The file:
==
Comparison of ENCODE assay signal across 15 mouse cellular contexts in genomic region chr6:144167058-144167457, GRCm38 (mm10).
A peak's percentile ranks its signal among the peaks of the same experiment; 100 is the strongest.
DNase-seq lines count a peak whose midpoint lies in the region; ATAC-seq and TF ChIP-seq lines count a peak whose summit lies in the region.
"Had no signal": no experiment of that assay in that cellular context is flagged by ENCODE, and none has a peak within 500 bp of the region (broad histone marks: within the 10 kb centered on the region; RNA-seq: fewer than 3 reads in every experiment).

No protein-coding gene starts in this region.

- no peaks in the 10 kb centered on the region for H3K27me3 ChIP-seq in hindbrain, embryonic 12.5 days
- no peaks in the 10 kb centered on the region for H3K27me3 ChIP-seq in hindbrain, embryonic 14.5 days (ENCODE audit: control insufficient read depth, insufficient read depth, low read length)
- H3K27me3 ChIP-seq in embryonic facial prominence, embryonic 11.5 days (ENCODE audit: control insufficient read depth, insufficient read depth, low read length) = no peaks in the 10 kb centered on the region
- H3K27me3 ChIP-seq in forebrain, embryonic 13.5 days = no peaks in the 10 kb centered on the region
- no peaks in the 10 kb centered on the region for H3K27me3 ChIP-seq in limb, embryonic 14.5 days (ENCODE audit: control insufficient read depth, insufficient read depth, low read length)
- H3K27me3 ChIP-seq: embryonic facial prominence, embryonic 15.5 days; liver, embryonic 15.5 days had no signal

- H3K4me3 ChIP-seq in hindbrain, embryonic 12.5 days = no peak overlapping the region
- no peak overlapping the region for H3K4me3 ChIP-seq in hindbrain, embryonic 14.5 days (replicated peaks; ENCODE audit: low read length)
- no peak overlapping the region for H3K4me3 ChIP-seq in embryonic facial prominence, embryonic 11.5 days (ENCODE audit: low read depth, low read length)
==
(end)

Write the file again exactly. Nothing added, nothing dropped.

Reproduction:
Comparison of ENCODE assay signal across 15 mouse cellular contexts in genomic region chr6:144167058-144167457, GRCm38 (mm10).
A peak's percentile ranks its signal among the peaks of the same experiment; 100 is the strongest.
DNase-seq lines count a peak whose midpoint lies in the region; ATAC-seq and TF ChIP-seq lines count a peak whose summit lies in the region.
"Had no signal": no experiment of that assay in that cellular context is flagged by ENCODE, and none has a peak within 500 bp of the region (broad histone marks: within the 10 kb centered on the region; RNA-seq: fewer than 3 reads in every experiment).

No protein-coding gene starts in this region.

- no peaks in the 10 kb centered on the region for H3K27me3 ChIP-seq in hindbrain, embryonic 12.5 days
- no peaks in the 10 kb centered on the region for H3K27me3 ChIP-seq in hindbrain, embryonic 14.5 days (ENCODE audit: control insufficient read depth, insufficient read depth, low read length)
- H3K27me3 ChIP-seq in embryonic facial prominence, embryonic 11.5 days (ENCODE audit: control insufficient read depth, insufficient read depth, low read length) = no peaks in the 10 kb centered on the region
- H3K27me3 ChIP-seq in forebrain, embryonic 13.5 days = no peaks in the 10 kb centered on the region
- no peaks in the 10 kb centered on the region for H3K27me3 ChIP-seq in limb, embryonic 14.5 days (ENCODE audit: control insufficient read depth, insufficient read depth, low read length)
- H3K27me3 ChIP-seq: embryonic facial prominence, embryonic 15.5 days; liver, embryonic 15.5 days had no signal

- H3K4me3 ChIP-seq in hindbrain, embryonic 12.5 days = no peak overlapping the region
- no peak overlapping the region for H3K4me3 ChIP-seq in hindbrain, embryonic 14.5 days (replicated peaks; ENCODE audit: low read length)
- no peak overlapping the region for H3K4me3 ChIP-seq in embryonic facial prominence, embryonic 11.5 days (ENCODE audit: low read depth, low read length)